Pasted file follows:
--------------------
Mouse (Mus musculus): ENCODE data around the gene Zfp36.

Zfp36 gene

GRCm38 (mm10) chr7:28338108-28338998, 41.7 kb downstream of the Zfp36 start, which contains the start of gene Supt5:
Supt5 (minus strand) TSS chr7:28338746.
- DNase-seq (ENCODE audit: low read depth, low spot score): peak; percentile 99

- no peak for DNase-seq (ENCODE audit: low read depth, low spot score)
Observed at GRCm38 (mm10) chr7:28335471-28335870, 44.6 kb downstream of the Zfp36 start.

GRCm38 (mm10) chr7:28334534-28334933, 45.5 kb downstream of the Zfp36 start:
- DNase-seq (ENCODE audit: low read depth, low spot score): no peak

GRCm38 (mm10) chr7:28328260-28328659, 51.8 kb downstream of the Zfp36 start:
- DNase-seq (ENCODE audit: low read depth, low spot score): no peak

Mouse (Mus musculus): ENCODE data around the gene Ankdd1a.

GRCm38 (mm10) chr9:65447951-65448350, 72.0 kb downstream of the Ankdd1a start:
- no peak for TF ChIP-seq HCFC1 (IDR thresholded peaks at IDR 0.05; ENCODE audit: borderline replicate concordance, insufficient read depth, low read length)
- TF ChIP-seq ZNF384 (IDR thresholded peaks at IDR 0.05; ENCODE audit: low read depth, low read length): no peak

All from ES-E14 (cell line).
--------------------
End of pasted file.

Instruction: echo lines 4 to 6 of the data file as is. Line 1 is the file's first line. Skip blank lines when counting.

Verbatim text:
Supt5 (minus strand) TSS chr7:28338746.
- DNase-seq (ENCODE audit: low read depth, low spot score): peak; percentile 99

- no peak for DNase-seq (ENCODE audit: low read depth, low spot score)